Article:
You might also say that times were different. Look at the five new supervisors who came on board with district elections in 1977. They may have traveled in the middle of the road, but it was a one-way street, veering sharply to the left. Hutch based her campaign on government-financed low-cost housing, improvements in MUNI without increases in fares, and expanded health and childcare services. Harvey Milk, Carol Ruth Silver, and even the fiscal conservative Lee Dolson shared her concern for MUNI, with Milk and Silver also pushing for more job opportunities and expanded social service programs. Only the lonely Dan White swam against the tide, arguing that "the time for people’s reliance on government programs to solve their problems is over."

But somewhere along the way, something happened — a lot of somethings — and the one-way street branched off in a different direction. Dan White’s pent-up frustration exploded, not in gang warfare but in gunfire inside City Hall, killing Milk and then-mayor George Moscone and opening the door for a succession of pro-development mayors. The city’s new economic era relegated older concerns to the side of the road, with the assumption that they would somehow manage to hitch a ride on a passing BMW. Hutch’s seat on the Board of Supervisors went to Willie B. Kennedy, an African-American woman of little political experience. When Kennedy retired in 1996, at the same time that Carole Migden left the board for the state assembly, Our Mayor poured salt on many wounds with their replacements. African-American Amos Brown has riled many gays by opposing domestic partnership legislation and needle exchange programs to curb the spread of AIDS, and angered advocates for the impoverished by his proposed crackdowns on disruptive homelessness. Caucasian Leslie Katz has fashioned herself into the champion of dot.com building rights, thereby aiding and abetting the present parade of private prosperity that is driving less affluent residents outside the city limits.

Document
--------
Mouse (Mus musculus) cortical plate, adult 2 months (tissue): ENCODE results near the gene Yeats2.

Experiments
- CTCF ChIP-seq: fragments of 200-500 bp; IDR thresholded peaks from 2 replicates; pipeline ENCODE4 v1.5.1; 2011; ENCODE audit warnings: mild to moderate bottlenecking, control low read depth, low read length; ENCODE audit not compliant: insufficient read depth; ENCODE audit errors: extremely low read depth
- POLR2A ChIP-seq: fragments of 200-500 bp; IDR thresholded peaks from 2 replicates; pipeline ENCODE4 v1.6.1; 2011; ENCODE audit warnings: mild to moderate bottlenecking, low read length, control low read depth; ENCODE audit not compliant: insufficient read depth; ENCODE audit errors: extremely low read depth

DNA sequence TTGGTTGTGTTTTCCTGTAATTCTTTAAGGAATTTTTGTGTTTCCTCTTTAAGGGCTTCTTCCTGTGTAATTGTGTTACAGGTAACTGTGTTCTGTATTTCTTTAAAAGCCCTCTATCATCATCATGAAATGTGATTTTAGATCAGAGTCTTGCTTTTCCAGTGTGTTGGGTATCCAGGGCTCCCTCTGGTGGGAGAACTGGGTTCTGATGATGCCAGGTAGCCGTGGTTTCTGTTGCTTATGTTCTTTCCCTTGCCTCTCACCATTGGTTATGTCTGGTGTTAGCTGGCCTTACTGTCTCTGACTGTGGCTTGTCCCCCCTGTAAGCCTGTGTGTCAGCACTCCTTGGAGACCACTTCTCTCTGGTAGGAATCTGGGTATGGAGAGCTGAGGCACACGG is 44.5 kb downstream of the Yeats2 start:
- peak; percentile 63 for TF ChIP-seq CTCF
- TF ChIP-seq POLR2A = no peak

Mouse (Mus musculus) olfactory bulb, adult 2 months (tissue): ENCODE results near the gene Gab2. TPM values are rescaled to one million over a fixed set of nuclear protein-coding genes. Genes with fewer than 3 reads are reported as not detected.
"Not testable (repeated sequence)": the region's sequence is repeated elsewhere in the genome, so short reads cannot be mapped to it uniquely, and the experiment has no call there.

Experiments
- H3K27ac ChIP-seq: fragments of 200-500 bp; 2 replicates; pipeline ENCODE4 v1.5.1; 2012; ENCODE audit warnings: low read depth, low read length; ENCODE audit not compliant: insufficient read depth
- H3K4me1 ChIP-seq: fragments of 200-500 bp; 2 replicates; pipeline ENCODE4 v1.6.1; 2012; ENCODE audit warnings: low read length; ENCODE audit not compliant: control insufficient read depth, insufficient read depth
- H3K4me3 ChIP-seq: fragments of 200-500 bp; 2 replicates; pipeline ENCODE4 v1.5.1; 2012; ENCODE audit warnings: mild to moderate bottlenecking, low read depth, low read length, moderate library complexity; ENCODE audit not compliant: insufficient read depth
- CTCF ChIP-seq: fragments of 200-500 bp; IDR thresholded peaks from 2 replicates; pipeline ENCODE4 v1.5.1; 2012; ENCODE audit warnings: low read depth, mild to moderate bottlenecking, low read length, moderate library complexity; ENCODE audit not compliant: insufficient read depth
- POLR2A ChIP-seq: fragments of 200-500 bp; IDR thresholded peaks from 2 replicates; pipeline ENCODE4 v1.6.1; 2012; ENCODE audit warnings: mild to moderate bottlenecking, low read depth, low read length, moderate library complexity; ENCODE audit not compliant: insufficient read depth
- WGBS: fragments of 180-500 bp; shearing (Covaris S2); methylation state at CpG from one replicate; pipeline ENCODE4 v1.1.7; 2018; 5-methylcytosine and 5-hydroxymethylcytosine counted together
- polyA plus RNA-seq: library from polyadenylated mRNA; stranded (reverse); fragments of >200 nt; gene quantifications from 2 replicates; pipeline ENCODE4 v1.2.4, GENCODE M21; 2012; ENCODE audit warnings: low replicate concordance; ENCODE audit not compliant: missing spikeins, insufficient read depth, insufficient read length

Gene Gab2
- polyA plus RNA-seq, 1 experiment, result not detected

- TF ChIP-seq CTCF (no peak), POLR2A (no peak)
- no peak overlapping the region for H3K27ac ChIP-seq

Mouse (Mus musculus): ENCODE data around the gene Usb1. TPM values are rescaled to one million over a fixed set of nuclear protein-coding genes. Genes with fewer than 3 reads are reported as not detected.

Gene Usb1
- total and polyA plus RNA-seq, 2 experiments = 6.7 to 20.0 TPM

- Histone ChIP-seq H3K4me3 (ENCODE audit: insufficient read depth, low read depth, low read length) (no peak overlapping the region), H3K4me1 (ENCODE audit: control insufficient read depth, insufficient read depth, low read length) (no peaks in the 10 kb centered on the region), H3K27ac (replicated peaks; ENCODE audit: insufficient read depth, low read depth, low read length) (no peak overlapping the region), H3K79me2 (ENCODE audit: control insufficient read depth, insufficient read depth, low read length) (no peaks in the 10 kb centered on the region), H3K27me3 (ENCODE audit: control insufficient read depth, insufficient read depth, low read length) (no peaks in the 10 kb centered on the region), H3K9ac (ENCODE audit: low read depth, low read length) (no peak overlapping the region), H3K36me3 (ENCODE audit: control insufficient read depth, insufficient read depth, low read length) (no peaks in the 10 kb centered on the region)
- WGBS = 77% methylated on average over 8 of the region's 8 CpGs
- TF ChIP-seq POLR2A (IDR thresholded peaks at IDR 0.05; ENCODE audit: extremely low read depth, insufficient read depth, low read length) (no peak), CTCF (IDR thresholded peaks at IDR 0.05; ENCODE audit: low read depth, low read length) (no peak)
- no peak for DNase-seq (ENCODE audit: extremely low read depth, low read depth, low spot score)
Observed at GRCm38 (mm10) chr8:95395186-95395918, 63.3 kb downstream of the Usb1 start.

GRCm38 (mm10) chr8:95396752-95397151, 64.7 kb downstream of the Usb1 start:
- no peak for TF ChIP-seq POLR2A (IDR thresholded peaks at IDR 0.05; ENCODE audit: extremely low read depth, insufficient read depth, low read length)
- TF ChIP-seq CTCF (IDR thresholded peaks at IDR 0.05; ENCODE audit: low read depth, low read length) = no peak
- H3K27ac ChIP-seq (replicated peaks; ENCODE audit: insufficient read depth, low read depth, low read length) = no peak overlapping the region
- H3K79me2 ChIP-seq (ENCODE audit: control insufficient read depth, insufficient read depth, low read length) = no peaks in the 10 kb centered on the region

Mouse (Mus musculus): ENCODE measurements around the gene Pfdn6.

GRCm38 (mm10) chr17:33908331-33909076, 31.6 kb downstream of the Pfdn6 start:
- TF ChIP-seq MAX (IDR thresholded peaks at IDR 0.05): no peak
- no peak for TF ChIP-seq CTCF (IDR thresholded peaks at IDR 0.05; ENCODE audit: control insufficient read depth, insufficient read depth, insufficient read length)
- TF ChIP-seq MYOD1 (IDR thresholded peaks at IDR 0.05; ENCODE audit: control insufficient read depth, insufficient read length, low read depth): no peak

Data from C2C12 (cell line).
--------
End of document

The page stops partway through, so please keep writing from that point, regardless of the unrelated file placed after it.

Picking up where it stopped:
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We’ve gone full circle, back to last Monday’s meeting at Providence Baptist. The grieving community members assembled there — and the speakers at a hearing on crime conducted by the supervisors’ Housing and Social Policy Committee the next day — kept returning to a common theme: the damage that occurs when part of the population is left out of a booming economy. African Americans feel the omission most acutely because they mustered 97 percent of the black vote for the election of a mayor who seems to have abandoned them. But their sorrow — and astonishingly, it is sorrow and not rage — is shared by low-income people all across the city.